Porsche 944s are notorious for rusty sills so check to see if they have been replaced in the past or if they need doing. Porsche do still supply OEM items and there are after market options available but the fit might not be quite as good. Have a look at the wheel arches and floor pans too for any signs of corrosion – sunroof drain holes can get clogged and cause water to find it’s way inside the car. Suspension mounts can go as well so scrutinise these areas and have a look for any evidence of crash repairs while you’re there. The 944 can be a handful for the inexperienced driver and many have found themselves facing the wrong way after their ego has written a cheque their body couldn’t cash. A bit too much right foot and not enough skill has ruined quite a Porsches over the years and uneven panel gaps will be a sure sign that something isn’t quite right.
The suspension setup on the Porsche 944 is generally robust but along with the mounts mentioned above inspect all of the bushes for deterioration and play. Check the struts for any leaks and have a look at the tyres too as bad or worn suspension component will tend to cause uneven wear to the rubber. Park the car on level ground to see if the rear has sagged. If it has then the rear torsion bar may need to be replaced.
If the interior has been well looked after there shouldn’t really be any major issues but there are a few areas that can be rather susceptible to age-related wear and tear. The seat bolsters are a particularly sensitive area and the seats themselves can come apart at the seams if neglected. Leather upholstery is generally more hardy but cracking and dryness can indicate a lack of care. The tailgate gas struts are known to weaken too, therefore not being able to hold the boot up but most interior trim parts are readily available so if you do need to replace anything it’s not the end of the world. The one major issue that the Porsche 944 suffers from is a cracked dashboard, mainly due to heat damage. Replacements are expensive so bear this in mind when choosing your car. If you can live with it then crack on (sorry, couldn’t resist).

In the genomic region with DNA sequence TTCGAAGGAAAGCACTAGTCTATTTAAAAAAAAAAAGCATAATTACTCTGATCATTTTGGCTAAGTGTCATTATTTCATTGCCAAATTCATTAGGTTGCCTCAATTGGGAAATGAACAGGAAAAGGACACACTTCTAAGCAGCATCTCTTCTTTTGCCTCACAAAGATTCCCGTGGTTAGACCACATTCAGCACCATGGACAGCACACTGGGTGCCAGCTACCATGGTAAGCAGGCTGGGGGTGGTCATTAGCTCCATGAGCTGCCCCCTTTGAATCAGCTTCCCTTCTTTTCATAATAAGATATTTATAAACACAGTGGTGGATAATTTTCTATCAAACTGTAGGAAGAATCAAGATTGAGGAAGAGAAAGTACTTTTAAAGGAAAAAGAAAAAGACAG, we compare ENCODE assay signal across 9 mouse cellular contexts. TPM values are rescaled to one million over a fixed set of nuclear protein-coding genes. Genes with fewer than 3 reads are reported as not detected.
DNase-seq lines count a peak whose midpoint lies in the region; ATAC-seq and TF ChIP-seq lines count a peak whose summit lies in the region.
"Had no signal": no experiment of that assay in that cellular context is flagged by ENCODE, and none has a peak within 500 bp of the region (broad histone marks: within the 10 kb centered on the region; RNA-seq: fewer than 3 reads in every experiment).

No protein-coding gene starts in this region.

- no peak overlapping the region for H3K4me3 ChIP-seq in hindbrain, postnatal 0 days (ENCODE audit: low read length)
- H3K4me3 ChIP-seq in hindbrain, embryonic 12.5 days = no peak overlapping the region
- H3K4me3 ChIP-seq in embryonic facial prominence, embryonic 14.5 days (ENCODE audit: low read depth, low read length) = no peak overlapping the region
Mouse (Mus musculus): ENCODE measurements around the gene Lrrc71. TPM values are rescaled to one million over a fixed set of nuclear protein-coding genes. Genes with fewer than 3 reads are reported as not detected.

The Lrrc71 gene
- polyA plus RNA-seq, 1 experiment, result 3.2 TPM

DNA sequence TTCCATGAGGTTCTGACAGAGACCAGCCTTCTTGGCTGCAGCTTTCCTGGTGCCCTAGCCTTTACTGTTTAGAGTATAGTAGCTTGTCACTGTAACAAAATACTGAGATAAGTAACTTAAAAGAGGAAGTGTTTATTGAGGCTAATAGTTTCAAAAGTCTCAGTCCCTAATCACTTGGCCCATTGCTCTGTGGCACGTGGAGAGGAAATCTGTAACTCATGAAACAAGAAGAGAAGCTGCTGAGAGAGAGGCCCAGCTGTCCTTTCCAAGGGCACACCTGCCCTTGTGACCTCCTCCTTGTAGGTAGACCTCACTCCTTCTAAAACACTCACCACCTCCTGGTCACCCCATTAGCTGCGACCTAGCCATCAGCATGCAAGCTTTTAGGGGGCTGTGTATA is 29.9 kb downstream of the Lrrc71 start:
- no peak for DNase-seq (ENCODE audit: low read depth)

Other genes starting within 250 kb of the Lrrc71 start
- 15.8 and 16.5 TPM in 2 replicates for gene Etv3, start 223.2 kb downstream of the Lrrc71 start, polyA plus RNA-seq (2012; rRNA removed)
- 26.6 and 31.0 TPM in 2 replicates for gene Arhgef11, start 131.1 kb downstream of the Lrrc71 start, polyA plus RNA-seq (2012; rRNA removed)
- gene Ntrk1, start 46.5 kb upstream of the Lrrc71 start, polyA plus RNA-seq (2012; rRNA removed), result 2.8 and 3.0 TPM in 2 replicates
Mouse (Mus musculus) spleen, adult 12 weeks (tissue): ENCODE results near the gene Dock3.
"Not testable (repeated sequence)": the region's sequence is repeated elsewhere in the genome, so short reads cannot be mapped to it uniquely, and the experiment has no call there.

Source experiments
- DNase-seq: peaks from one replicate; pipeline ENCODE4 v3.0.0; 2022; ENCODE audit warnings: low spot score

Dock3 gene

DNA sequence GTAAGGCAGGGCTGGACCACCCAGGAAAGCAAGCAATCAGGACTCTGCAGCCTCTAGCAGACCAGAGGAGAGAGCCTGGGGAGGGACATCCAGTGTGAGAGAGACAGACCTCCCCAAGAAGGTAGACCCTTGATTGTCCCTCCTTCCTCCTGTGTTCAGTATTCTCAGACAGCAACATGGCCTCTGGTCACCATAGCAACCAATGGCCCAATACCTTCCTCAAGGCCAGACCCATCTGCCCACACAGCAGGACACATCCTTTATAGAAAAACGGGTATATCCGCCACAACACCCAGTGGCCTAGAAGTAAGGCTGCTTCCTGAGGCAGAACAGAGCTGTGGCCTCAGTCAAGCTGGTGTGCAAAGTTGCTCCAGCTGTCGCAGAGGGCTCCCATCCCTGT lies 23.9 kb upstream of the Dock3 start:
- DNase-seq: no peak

Go for a drive and check everything electrical before handing over any cash. Make sure all of the switchgear works and that those iconic pop-up headlights do exactly that, and go back down again for that matter. The DME relay is a known weak point with the Porsche 944 that can cause non-starting issues. Not only does it power the ECU but it’s also connected to the fuel pump and it is widely acknowledged and recommended to carry a spare or two in the car. This pesky little relay should be the first port of call when diagnosing any running issues.